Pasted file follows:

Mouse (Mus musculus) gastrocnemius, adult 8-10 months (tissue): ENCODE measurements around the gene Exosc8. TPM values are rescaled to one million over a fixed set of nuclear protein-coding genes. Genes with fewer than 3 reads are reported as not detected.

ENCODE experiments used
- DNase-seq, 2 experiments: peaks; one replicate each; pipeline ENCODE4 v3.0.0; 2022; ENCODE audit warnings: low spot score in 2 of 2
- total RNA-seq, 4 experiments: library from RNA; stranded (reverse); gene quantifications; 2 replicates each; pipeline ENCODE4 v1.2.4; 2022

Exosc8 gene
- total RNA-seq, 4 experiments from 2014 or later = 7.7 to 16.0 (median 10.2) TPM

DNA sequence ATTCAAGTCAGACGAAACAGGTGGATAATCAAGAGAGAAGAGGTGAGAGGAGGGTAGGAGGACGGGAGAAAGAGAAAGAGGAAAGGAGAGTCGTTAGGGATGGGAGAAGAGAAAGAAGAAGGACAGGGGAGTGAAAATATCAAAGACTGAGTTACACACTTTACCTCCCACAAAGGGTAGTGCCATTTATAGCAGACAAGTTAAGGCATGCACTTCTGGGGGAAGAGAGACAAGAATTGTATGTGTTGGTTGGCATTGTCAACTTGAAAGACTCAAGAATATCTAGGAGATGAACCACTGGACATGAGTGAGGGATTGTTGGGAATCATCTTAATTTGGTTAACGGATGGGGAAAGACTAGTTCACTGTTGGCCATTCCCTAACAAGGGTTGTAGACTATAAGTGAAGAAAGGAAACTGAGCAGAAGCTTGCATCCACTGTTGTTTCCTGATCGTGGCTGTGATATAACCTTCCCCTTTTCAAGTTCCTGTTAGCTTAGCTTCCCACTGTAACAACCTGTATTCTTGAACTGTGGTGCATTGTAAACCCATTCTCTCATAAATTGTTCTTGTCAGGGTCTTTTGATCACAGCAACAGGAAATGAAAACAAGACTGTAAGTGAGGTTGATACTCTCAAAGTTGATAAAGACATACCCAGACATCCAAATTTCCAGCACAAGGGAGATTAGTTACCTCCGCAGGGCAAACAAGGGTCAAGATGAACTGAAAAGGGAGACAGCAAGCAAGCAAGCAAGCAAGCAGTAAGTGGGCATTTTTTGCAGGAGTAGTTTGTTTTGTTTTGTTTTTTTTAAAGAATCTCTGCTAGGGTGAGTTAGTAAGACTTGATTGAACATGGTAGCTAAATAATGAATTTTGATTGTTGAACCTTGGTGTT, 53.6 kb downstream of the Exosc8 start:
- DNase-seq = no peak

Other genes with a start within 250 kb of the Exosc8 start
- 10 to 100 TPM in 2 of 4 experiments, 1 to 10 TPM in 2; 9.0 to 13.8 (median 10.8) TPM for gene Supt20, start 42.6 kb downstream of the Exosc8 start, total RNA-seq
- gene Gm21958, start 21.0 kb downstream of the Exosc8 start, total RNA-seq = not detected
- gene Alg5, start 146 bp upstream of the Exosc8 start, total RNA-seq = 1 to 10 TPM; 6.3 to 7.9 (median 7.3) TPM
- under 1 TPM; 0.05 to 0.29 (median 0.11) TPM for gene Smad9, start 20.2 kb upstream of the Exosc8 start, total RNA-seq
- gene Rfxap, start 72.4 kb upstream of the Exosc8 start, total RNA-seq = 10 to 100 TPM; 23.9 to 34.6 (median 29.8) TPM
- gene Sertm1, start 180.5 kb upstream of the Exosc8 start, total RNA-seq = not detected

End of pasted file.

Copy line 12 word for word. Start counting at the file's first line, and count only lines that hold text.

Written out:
- gene Alg5, start 146 bp upstream of the Exosc8 start, total RNA-seq = 1 to 10 TPM; 6.3 to 7.9 (median 7.3) TPM